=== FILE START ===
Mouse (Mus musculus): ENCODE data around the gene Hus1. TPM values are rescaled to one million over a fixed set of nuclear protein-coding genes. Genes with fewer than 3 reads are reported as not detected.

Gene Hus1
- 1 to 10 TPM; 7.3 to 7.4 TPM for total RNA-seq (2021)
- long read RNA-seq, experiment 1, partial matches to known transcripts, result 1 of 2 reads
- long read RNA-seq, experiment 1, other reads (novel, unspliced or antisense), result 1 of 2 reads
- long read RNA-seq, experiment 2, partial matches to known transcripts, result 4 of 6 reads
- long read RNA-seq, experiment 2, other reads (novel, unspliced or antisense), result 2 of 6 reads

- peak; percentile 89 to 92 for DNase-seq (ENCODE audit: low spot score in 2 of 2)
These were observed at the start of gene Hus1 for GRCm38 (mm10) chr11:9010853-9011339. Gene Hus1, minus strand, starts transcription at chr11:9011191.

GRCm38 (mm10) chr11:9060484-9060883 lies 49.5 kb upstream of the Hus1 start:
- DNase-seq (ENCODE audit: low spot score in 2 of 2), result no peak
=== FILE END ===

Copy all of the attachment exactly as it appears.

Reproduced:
Mouse (Mus musculus): ENCODE data around the gene Hus1. TPM values are rescaled to one million over a fixed set of nuclear protein-coding genes. Genes with fewer than 3 reads are reported as not detected.

Gene Hus1
- 1 to 10 TPM; 7.3 to 7.4 TPM for total RNA-seq (2021)
- long read RNA-seq, experiment 1, partial matches to known transcripts, result 1 of 2 reads
- long read RNA-seq, experiment 1, other reads (novel, unspliced or antisense), result 1 of 2 reads
- long read RNA-seq, experiment 2, partial matches to known transcripts, result 4 of 6 reads
- long read RNA-seq, experiment 2, other reads (novel, unspliced or antisense), result 2 of 6 reads

- peak; percentile 89 to 92 for DNase-seq (ENCODE audit: low spot score in 2 of 2)
These were observed at the start of gene Hus1 for GRCm38 (mm10) chr11:9010853-9011339. Gene Hus1, minus strand, starts transcription at chr11:9011191.

GRCm38 (mm10) chr11:9060484-9060883 lies 49.5 kb upstream of the Hus1 start:
- DNase-seq (ENCODE audit: low spot score in 2 of 2), result no peak